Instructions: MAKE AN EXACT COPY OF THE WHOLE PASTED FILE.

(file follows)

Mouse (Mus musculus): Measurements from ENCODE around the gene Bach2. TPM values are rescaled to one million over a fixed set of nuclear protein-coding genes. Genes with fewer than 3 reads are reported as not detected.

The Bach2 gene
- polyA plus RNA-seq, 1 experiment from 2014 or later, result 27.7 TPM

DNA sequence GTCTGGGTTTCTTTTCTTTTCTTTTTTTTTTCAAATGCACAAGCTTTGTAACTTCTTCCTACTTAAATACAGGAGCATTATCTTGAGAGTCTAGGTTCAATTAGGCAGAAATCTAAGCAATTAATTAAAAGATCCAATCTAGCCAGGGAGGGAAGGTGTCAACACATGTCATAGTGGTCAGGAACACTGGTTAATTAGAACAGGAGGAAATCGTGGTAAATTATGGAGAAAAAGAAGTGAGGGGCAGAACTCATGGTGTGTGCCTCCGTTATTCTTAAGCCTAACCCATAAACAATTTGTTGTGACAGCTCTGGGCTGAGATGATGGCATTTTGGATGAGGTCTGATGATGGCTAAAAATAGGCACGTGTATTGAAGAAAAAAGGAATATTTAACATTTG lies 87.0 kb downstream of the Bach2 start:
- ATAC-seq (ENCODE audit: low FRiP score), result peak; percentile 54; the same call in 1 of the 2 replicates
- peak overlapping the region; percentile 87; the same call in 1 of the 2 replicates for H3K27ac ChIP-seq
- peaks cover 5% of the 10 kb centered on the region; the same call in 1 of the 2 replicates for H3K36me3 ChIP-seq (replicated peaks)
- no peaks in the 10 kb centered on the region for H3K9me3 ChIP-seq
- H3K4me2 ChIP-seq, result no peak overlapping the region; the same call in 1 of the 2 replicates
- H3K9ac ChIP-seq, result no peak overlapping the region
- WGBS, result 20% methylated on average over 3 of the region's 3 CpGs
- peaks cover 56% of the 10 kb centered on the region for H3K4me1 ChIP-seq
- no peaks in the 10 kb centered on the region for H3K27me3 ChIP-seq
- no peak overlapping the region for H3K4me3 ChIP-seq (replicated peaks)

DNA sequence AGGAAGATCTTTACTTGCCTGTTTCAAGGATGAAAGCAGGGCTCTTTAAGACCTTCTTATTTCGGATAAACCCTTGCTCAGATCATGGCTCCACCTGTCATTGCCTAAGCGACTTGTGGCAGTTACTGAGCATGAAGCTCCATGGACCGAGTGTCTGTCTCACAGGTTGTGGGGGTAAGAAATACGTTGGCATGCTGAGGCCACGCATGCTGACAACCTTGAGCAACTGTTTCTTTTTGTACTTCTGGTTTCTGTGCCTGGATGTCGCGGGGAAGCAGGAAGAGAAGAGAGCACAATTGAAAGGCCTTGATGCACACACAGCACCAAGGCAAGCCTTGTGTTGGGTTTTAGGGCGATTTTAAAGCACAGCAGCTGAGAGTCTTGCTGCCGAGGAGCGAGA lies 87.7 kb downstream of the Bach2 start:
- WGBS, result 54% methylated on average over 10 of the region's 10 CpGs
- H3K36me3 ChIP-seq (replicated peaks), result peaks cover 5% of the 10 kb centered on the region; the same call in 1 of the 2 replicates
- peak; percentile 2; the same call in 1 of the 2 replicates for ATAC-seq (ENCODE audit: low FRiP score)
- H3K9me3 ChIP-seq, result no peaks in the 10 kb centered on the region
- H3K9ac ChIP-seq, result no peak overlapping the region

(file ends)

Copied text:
Mouse (Mus musculus): Measurements from ENCODE around the gene Bach2. TPM values are rescaled to one million over a fixed set of nuclear protein-coding genes. Genes with fewer than 3 reads are reported as not detected.

The Bach2 gene
- polyA plus RNA-seq, 1 experiment from 2014 or later, result 27.7 TPM

DNA sequence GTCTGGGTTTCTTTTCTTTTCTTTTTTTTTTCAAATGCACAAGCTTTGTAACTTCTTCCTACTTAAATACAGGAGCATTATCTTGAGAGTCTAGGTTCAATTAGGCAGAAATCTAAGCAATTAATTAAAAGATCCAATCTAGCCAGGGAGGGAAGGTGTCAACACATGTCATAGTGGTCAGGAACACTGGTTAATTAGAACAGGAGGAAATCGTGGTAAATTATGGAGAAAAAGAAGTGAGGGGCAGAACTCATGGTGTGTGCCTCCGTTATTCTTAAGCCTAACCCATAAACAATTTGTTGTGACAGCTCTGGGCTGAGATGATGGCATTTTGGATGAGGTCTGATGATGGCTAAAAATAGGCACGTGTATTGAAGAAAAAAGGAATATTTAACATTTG lies 87.0 kb downstream of the Bach2 start:
- ATAC-seq (ENCODE audit: low FRiP score), result peak; percentile 54; the same call in 1 of the 2 replicates
- peak overlapping the region; percentile 87; the same call in 1 of the 2 replicates for H3K27ac ChIP-seq
- peaks cover 5% of the 10 kb centered on the region; the same call in 1 of the 2 replicates for H3K36me3 ChIP-seq (replicated peaks)
- no peaks in the 10 kb centered on the region for H3K9me3 ChIP-seq
- H3K4me2 ChIP-seq, result no peak overlapping the region; the same call in 1 of the 2 replicates
- H3K9ac ChIP-seq, result no peak overlapping the region
- WGBS, result 20% methylated on average over 3 of the region's 3 CpGs
- peaks cover 56% of the 10 kb centered on the region for H3K4me1 ChIP-seq
- no peaks in the 10 kb centered on the region for H3K27me3 ChIP-seq
- no peak overlapping the region for H3K4me3 ChIP-seq (replicated peaks)

DNA sequence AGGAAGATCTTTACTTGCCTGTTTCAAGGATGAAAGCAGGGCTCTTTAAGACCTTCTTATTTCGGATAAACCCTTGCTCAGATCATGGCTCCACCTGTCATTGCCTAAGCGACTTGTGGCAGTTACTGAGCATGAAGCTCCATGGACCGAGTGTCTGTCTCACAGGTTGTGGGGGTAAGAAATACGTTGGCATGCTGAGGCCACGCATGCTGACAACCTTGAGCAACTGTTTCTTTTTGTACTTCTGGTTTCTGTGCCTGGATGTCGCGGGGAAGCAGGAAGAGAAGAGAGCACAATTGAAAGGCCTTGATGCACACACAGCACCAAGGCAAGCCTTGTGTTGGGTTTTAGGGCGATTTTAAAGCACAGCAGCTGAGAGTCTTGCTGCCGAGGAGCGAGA lies 87.7 kb downstream of the Bach2 start:
- WGBS, result 54% methylated on average over 10 of the region's 10 CpGs
- H3K36me3 ChIP-seq (replicated peaks), result peaks cover 5% of the 10 kb centered on the region; the same call in 1 of the 2 replicates
- peak; percentile 2; the same call in 1 of the 2 replicates for ATAC-seq (ENCODE audit: low FRiP score)
- H3K9me3 ChIP-seq, result no peaks in the 10 kb centered on the region
- H3K9ac ChIP-seq, result no peak overlapping the region